Sunday, May 1, 2016

Boise, Idaho Signboard for the Imperial Constitutional Association

Signboard from Baohuanghui
Building, Boise, Idaho
Courtesy of Asian American
Comparative Collection,
University of Idaho,
This is the only extant example of a Chinese Empire Reform Association (CERA) signboard. It comes from a CERA building that was constructed after Kang Youwei visited Boise, Idaho from October 18 to 25, 1905. We do not know when this building at Seventh and Front Street was completed, but  on February 26, 1907, the local reform association led a parade with a 20-man dragon that ended at this address ("Chinese Lion to Protect Joss," Idaho Statesman, February 21, 1907). The CERA building was one of several new Baohuanghui buildings erected beginning in 1905 in Victoria, BC and Los Angeles, among other places. The Boise brick and stone building was to cost about $3,000 to build, with two stories (ground level for retail use, the second floor for the CERA meeting hall) ("Chinamen Plan $3000 Building," Idaho Statesman, November 14, 1905).

Seals "Kang Youwei yin" and "Gengsheng."
Courtesy of Asian American Comparative Collection,
University of Idaho, AACC-2015-20.

"Diguo Xianzhenghui" or Imperial Constitutional Association is carved and painted on the wood signboard. On the left are two seals, the top reading "Kang Youwei yin" (the seal of Kang Youwei) and the bottom " "Gengsheng" ("born again"--Kang Youwei's nickname during his exile). Because Kang changed the name of CERA in Chinese from Baohuanghui, or Protect the Emperor Association, to Xianzhenghui on the lunar new year (February 13, 1907), we know the sign dates from 1907 or later.

Wednesday, November 4, 2015

The Baohuanghui in Montana and Beyond: Discoveries and Interpretations from the Concordia International School in Shanghai

Kang and his traveling party visited the Original Mine (copper) in Butte, Montana Sept. 29, 1905. Kang Tongbi South Windsor collection, privately held in China.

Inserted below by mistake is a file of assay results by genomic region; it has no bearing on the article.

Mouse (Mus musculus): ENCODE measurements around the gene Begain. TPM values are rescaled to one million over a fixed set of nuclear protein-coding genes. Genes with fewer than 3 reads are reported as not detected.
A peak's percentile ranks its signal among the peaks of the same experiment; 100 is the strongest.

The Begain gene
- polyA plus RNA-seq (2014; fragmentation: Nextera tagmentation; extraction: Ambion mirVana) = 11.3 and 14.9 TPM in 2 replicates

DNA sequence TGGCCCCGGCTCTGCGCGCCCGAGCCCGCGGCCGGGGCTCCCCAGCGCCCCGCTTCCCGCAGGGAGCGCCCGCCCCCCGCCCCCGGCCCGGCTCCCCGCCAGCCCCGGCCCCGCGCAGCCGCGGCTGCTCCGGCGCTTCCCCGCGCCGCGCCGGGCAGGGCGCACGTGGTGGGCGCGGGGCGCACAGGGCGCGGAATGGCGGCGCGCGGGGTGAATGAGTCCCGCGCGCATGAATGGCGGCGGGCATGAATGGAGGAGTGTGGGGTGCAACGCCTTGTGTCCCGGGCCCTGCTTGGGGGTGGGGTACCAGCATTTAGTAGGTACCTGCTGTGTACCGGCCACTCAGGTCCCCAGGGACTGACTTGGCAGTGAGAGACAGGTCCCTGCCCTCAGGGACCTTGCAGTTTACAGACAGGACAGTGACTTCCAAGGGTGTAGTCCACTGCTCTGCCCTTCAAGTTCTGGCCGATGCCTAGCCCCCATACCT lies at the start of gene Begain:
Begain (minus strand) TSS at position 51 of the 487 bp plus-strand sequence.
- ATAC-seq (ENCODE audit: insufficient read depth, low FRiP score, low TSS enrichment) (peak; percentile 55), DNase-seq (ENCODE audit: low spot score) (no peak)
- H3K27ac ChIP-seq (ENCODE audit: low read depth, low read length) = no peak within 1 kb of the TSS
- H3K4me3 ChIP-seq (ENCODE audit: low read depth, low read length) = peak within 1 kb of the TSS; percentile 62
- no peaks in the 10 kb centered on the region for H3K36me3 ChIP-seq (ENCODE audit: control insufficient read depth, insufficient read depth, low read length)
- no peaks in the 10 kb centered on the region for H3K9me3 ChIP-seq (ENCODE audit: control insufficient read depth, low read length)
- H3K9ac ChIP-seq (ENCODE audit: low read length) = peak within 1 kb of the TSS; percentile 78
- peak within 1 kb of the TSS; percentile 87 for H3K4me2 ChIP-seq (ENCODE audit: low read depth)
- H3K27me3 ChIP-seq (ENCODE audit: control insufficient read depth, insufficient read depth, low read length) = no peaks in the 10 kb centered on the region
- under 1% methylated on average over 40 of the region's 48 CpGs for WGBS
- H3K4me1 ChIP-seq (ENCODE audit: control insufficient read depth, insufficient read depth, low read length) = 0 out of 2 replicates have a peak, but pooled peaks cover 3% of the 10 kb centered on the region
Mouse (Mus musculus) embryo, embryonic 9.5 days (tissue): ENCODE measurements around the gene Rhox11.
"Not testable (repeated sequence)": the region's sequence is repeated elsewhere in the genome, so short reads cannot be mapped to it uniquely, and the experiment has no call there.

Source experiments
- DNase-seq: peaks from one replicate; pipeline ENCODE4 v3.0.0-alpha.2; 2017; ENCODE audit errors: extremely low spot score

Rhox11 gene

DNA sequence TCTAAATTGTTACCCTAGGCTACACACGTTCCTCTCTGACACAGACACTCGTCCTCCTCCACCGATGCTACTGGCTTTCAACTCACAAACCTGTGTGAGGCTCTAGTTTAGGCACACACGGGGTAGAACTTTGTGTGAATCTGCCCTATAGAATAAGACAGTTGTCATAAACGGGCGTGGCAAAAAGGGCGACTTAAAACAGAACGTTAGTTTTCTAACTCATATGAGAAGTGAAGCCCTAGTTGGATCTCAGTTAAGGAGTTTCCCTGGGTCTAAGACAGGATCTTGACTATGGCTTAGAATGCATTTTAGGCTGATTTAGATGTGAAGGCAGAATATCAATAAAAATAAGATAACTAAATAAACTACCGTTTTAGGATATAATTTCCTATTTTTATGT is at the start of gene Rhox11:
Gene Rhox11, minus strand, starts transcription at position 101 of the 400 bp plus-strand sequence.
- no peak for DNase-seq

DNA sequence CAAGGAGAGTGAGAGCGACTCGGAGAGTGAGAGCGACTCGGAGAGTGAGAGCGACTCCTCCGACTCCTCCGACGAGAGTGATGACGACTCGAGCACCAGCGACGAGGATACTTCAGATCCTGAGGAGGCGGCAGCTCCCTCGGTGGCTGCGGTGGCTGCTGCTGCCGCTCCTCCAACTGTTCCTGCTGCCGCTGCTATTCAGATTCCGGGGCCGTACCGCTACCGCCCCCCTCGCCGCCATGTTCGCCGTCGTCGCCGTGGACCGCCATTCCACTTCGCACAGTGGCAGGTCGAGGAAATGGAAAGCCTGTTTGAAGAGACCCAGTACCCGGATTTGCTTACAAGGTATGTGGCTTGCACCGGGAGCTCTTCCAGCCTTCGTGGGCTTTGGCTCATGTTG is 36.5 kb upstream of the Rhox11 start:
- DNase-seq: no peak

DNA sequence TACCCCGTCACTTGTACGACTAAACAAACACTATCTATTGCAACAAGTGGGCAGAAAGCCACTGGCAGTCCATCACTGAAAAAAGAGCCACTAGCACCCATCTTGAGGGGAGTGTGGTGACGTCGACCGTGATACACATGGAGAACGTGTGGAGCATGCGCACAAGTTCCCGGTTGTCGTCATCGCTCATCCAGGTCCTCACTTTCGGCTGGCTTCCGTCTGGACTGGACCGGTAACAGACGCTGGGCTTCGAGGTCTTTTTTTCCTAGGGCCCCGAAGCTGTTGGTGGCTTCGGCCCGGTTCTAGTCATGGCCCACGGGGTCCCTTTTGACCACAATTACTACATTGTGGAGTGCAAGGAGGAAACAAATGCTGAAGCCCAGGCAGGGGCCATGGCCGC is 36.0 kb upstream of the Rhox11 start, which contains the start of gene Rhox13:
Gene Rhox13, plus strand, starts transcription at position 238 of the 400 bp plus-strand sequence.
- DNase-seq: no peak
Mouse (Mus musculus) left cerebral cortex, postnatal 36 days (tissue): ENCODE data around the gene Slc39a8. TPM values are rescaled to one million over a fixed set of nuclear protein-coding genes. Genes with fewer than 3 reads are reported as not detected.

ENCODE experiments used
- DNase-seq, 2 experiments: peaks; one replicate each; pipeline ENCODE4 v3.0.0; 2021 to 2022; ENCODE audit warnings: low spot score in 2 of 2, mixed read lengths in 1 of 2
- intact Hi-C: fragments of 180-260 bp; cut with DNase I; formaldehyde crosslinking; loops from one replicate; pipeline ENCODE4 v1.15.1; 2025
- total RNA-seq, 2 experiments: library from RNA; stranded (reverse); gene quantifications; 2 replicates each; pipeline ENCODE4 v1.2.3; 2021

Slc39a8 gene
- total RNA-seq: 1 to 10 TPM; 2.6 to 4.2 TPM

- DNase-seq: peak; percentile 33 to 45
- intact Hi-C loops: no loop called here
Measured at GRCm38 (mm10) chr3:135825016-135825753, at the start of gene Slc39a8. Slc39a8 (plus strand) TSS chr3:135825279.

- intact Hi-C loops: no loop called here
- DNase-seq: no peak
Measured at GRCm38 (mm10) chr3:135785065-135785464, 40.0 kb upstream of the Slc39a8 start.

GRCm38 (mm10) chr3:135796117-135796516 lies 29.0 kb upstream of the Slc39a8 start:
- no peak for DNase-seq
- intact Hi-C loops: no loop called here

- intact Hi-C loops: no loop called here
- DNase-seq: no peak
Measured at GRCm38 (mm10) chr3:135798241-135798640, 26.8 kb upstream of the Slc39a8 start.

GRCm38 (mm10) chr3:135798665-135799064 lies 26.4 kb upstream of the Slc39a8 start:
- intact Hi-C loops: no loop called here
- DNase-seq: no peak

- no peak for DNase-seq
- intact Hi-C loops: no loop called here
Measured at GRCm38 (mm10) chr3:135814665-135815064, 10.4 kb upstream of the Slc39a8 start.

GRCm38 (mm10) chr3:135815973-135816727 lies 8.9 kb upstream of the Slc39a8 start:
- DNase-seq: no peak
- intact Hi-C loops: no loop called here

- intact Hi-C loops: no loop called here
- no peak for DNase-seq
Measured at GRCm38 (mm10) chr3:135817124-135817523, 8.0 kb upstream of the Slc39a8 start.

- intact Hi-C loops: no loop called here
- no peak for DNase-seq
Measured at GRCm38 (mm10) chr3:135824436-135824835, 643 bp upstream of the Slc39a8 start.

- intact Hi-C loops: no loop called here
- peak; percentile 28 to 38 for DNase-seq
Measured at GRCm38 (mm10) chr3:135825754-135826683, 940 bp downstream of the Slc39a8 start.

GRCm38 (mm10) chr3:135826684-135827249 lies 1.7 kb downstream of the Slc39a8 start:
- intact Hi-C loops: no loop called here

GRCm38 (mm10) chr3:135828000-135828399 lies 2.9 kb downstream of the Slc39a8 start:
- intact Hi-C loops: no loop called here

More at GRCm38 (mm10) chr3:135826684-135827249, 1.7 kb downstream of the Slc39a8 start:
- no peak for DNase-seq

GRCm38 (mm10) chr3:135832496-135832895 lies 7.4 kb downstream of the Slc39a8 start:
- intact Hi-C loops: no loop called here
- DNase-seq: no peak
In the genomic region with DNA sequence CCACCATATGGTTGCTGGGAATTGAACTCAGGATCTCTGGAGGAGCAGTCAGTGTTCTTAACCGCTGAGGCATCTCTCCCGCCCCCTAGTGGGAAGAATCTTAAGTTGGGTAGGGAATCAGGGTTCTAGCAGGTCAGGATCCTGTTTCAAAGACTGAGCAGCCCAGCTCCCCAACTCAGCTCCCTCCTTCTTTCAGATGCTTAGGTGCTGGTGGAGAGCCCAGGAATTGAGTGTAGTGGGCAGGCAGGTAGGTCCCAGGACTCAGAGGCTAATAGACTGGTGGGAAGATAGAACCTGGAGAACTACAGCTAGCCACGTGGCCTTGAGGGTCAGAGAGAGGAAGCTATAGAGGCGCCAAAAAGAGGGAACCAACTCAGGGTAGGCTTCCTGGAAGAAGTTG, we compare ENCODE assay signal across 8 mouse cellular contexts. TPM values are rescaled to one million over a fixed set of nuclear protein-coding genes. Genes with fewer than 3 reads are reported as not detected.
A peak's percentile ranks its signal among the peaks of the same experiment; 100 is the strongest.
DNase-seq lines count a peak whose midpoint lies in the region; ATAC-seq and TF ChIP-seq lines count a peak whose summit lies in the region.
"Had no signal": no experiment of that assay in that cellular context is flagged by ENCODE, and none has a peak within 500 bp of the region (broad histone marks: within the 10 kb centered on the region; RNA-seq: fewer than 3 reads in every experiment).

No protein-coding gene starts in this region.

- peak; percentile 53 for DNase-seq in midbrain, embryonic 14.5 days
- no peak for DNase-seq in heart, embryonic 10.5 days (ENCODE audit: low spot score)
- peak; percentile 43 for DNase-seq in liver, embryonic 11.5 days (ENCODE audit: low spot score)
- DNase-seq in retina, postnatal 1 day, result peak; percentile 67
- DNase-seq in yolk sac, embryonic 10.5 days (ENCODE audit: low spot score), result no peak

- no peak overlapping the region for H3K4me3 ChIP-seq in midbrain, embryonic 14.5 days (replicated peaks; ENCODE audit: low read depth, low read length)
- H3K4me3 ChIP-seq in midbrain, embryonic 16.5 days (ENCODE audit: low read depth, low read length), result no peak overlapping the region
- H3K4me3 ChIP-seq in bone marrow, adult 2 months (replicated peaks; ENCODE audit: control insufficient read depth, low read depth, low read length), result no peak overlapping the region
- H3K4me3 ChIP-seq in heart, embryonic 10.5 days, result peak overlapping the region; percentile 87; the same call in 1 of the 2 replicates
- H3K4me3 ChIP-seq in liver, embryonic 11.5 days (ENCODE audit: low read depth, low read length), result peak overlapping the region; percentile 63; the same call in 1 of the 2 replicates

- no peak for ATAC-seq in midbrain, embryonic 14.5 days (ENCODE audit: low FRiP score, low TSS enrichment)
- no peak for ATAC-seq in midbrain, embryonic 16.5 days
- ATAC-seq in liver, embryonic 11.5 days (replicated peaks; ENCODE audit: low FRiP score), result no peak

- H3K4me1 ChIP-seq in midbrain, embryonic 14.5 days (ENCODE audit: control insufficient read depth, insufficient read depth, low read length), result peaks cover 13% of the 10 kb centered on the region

Wednesday, August 5, 2015

The Chinese Empire Reform Association of Marysville, California, 1904

Courtesy of Community Memorial Museum, Yuba City, California

An unusual poster from California's third largest Chinese community, Marysville, illustrates both the unity and the diversity of the Baohuanghui. The poster [here in higher resolution] was printed from a glass plate donated to Yuba City's Community Memorial Museum and brought to our attention by volunteer curator Patricia Justus and historian of Marysville Chinese, Paul Chace.

Friday, February 6, 2015

Baohuanghui Archives

Baohuanghui Archives are publicly available archives either online or in libraries,  not in private collections or on websites with restricted access. This is a Google doc that you may download.

Please comment on additions or corrections to this document at

A Chinese Reformer in Exile: Kang Youwei and the Chinese Empire Reform Association in North America, 1899-1909

A book in progress . . . 
By Robert L. Worden (Library of Congress, ret.) and Jane Leung Larson (independent scholar) With Zhongping Chen (University of Victoria), Chen Xuezhang (independent scholar, Guangzhou), and Evelyn Hu-DeHart (Brown University)

A Chinese Reformer in Exile will be a narrative history of the North American decade (1899 1909) of the radical Qing reformer, Kang Youwei, and his political movement. 

Our book will fill a critical gap in late Qing political history and in the biography of China’s most famous reformer. This will be the first book in English devoted to Kang’s exile and transnational political organization, the Baohuanghui or Chinese Empire Reform Association (CERA). Traversing the United States, Canada, Mexico, and China, this will become an authoritative reference for historians of the Chinese diaspora as well as political scientists studying Chinese dissidents, Chinese political organizations, and the development of Chinese liberalism.

We demonstrate that Kang’s fifteen years in exile—especially the decade spanning his visits to North America—were the most productive in his life. Kang embraced a new persona as politician, statesman, business speculator, and inveterate traveler, while assiduously adding to his already voluminous written legacy of books, essays, letters, and poems. North America inspired Kang’s transformation from a utopian philosopher into a more practical visionary consumed with the material world, which he now believed was the means of national salvation for China.

Friday, November 14, 2014

The Kang Tongbi Collection of South Windsor, Connecticut--New England AAS Presentation

American academics previewed the newly-discovered South Windsor collection of Kang Youwei and Baohuanghui documents at the New England conference of the Association of Asian Studies on October 4, 2014. 

Linked here is Jane Leung Larson's PowerPoint presentation with speaker notes. A more detailed exploration of the collection is in Larson's paper. In March 2016, Larson revised her paper and presentation for a panel on transnational Chinese political feminism organized by Zhongping Chen at the national Association of Asian Studies in Seattle, These are the documents linked to above.